The Big Issue has been working tirelessly to support vendors through the Covid-19 lockdown – and for Brighton and Hove vendors Pamela Clark and Paul Clarkson, that meant buying them a laptop computer.
The pair are in lockdown in emergency accommodation while they are temporarily unable to sell the magazine. And the single basement room they share has left the couple feeling “depressed and isolated” as it doesn’t receive television signal and has limited scope to reach the outside world.
So, as well as supporting them with supermarket vouchers and cash, The Big Issue has also bought a laptop for Pamela. She told us that it’s been a “lifeline”.
We’ve just got one room and it’s quite claustrophobic because we’re used to being out there
Not only will they now be able to pass the hours indoors by watching films, access to a laptop has also let Pamela contact family and write a lockdown journal which she hopes will chronicle these uncertain times from the unique perspective of a Big Issue vendor.
Pamela, 52, who usually sells the magazine at Blackington Road Co-op or WHSmith on George Street in Brighton, said: “The laptop has allowed me to get my thoughts down straight away and that has made a heck of a difference to me. It also means I can get in touch with family and so it has relieved the isolation a lot.
“To not be selling the magazine at the minute has been depressing and there have been some down, lonely days. We’ve just got one room and it’s quite claustrophobic because we’re used to being out there.
“I want to make a journal of everyday we’ve been in lockdown to show the impact that being told that we cannot sell The Big Issue has had on us. And when Paul and I go back on our pitches I want to add to it with messages from our customers and to cover the welcome that we get.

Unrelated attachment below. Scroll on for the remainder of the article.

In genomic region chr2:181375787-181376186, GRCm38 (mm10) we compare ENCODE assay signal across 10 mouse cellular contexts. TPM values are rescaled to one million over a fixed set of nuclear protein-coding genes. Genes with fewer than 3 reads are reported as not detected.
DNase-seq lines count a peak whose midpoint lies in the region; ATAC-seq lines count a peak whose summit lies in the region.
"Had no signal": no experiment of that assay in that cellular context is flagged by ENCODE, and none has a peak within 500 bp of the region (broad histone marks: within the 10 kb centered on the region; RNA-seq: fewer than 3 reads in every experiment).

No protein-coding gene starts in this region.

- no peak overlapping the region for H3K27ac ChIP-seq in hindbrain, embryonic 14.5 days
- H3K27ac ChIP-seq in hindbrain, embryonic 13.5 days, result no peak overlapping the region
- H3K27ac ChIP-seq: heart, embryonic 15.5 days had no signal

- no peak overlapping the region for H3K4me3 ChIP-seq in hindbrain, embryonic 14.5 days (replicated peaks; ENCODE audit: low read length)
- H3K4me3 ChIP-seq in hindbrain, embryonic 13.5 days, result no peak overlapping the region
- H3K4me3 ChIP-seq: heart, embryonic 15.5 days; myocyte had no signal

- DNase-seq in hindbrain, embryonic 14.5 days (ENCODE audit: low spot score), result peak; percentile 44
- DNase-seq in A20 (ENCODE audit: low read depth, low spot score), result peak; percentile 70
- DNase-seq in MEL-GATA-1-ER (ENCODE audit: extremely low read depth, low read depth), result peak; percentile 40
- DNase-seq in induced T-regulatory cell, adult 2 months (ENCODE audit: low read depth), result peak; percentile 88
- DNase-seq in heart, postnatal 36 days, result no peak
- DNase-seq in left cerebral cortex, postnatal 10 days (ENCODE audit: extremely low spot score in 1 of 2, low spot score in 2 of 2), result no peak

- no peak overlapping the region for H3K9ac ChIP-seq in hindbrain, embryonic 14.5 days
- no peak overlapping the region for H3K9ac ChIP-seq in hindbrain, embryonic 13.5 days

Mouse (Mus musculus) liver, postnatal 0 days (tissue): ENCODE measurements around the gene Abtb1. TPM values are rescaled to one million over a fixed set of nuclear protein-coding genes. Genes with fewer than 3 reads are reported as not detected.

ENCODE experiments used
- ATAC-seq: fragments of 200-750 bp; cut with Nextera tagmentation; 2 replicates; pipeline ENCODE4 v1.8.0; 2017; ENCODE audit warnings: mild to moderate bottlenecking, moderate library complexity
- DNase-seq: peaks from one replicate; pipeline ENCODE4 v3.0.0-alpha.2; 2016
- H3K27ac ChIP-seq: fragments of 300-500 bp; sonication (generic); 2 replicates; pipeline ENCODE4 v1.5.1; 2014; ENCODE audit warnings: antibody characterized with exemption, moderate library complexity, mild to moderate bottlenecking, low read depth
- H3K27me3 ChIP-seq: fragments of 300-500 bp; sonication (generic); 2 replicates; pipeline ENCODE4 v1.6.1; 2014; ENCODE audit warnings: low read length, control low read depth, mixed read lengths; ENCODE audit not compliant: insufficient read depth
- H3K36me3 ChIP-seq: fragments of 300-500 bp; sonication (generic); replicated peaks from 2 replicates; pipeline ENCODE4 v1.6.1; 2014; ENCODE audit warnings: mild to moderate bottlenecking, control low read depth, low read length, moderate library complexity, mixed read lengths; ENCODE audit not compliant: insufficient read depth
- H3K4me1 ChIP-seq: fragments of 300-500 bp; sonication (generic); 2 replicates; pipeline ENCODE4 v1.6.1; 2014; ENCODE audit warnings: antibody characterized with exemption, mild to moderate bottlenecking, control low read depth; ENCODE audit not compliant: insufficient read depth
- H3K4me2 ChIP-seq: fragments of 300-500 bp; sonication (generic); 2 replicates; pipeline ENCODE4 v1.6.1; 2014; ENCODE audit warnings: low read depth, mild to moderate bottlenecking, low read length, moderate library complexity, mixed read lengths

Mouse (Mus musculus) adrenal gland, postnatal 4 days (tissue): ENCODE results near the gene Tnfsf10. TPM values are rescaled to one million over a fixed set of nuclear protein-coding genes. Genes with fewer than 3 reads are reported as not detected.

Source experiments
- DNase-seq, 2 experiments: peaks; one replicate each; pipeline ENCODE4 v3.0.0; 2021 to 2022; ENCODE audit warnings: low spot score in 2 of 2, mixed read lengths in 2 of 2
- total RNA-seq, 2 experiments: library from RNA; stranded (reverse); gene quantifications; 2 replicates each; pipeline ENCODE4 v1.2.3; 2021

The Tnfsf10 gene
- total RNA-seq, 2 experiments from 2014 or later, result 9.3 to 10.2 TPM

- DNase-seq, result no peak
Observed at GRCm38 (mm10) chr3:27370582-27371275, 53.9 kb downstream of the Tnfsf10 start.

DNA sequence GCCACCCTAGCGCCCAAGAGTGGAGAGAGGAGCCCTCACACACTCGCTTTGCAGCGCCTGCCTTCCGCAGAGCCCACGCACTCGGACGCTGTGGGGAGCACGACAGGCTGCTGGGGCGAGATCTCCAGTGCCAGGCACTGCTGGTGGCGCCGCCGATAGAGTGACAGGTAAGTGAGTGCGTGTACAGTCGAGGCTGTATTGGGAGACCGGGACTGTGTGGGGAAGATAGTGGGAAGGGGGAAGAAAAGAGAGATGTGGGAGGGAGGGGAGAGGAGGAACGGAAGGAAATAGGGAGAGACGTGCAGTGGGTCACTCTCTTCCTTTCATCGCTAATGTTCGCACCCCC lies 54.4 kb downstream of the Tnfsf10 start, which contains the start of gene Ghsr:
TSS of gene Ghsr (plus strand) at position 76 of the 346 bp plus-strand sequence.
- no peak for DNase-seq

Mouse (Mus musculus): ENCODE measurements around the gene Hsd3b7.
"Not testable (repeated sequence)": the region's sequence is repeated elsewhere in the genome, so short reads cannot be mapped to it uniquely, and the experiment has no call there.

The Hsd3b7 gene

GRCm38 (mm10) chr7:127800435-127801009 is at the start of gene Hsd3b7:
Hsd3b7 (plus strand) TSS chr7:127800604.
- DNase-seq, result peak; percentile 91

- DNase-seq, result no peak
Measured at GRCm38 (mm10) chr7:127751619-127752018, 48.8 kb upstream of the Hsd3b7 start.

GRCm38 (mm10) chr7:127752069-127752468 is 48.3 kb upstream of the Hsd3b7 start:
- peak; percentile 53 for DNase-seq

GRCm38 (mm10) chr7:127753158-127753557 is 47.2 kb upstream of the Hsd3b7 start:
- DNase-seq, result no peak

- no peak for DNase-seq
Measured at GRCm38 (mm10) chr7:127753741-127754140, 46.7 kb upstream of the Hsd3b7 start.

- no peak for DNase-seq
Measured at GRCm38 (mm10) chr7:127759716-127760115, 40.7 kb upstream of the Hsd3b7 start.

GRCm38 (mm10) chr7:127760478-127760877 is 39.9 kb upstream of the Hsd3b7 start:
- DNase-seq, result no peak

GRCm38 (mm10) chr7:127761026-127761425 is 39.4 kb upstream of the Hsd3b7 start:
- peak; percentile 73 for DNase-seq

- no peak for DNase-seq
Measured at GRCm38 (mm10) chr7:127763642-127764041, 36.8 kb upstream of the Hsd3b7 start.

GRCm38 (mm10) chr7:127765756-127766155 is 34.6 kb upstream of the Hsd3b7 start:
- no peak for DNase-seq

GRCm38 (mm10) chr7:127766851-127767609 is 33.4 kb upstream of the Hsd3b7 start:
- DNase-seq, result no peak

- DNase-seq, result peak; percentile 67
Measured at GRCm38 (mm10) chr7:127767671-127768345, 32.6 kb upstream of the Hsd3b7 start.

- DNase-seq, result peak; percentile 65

“If I wake up in the middle of the night I can get up and pop stuff on the laptop, like my dreams. It’s absolutely brilliant. It’s been a lifeline for me.”
The Big Issue magazine is read by an estimated 379,195 people across the UK and circulates 82,294 copies every week.
Like many vendors, Pamela was “shocked” by the sudden news that she would be unable to sell the magazine on her pitch.
Since then, she has heard from plenty of her customers via text message and been supported by The Big Issue.
It’s a new reality that has left her “humbled” – and desperate to get back on her pitch.
When you’re homeless you’re just a number, but when I started selling The Big Issue, I had got a purpose again
“The Big Issue have been so helpful with everything. They’ve been really supportive and it’s so nice to know how much they care for their vendors. It’s really lovely, it’s like being part of a family. We’ve got a sense of belonging,” she added.
“People are missing us and they’re missing The Big Issue as well. We have a lot of support out there and lots of lovely customers. A lot of them have become really good friends. It’s just so nice to have that. Without the help I got from The Big Issue, I’d be scrambling to get all that information down on bits of paper. It’s really important for me. I want to do this not just for myself but also so people can understand what it was like for us. When you’re homeless you’re just a number, but when I started selling The Big Issue, I had got a purpose again.
“I would like to say to my customers that I hope you are all well and safe. I can’t wait to see them when all this sorted out. I’m sure that they’ll love The Big Issue that comes out that week – it’s gonna be massive! We will be back!”
The Big Issue can only keep supporting vendors like Pamela and Paul with your help. You can help vendors by subscribing to the magazine to receive it directly to your door or device – head to bigissue.com/subscribe for details. You can also take out a subscription or buy one-off issues on the new Big Issue app, available free from the App Store and on Google Play. Or you can pick up a copy at Sainsbury’s, Co-op, McColl’s, Asda or WH Smith stores.